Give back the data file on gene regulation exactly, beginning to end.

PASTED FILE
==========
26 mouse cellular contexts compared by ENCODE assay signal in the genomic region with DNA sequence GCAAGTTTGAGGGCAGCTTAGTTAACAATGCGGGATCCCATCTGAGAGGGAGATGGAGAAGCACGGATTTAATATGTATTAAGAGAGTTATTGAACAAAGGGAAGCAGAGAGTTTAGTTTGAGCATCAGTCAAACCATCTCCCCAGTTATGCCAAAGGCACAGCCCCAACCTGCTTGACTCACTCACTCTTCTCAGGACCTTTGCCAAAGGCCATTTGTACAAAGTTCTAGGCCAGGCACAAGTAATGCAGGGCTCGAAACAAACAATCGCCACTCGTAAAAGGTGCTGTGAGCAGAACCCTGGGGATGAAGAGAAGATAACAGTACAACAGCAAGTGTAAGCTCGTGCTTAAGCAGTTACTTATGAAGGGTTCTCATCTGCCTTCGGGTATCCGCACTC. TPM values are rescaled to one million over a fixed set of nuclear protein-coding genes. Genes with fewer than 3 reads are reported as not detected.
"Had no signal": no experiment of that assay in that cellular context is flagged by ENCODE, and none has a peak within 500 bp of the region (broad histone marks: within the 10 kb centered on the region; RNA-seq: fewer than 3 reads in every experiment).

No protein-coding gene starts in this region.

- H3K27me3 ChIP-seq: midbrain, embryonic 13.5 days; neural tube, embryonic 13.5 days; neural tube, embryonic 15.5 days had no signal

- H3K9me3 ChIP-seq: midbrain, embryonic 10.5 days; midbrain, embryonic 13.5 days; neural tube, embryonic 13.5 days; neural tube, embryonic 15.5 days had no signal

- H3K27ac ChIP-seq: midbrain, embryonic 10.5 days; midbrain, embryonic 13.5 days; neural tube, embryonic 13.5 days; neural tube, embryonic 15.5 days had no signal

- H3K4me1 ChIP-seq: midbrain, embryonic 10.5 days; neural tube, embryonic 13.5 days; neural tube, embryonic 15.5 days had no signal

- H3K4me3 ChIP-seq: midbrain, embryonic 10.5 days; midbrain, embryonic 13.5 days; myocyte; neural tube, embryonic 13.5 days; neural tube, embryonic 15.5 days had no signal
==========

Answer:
26 mouse cellular contexts compared by ENCODE assay signal in the genomic region with DNA sequence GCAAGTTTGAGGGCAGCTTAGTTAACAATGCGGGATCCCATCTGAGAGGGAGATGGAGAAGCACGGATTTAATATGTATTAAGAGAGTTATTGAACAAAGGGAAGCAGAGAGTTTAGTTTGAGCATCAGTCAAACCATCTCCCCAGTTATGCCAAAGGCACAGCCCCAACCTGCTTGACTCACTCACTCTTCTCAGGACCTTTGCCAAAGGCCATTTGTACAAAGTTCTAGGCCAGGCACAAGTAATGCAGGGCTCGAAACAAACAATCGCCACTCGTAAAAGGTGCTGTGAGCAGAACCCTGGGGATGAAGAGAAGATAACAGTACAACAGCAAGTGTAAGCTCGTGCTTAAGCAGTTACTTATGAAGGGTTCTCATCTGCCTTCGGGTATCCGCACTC. TPM values are rescaled to one million over a fixed set of nuclear protein-coding genes. Genes with fewer than 3 reads are reported as not detected.
"Had no signal": no experiment of that assay in that cellular context is flagged by ENCODE, and none has a peak within 500 bp of the region (broad histone marks: within the 10 kb centered on the region; RNA-seq: fewer than 3 reads in every experiment).

No protein-coding gene starts in this region.

- H3K27me3 ChIP-seq: midbrain, embryonic 13.5 days; neural tube, embryonic 13.5 days; neural tube, embryonic 15.5 days had no signal

- H3K9me3 ChIP-seq: midbrain, embryonic 10.5 days; midbrain, embryonic 13.5 days; neural tube, embryonic 13.5 days; neural tube, embryonic 15.5 days had no signal

- H3K27ac ChIP-seq: midbrain, embryonic 10.5 days; midbrain, embryonic 13.5 days; neural tube, embryonic 13.5 days; neural tube, embryonic 15.5 days had no signal

- H3K4me1 ChIP-seq: midbrain, embryonic 10.5 days; neural tube, embryonic 13.5 days; neural tube, embryonic 15.5 days had no signal

- H3K4me3 ChIP-seq: midbrain, embryonic 10.5 days; midbrain, embryonic 13.5 days; myocyte; neural tube, embryonic 13.5 days; neural tube, embryonic 15.5 days had no signal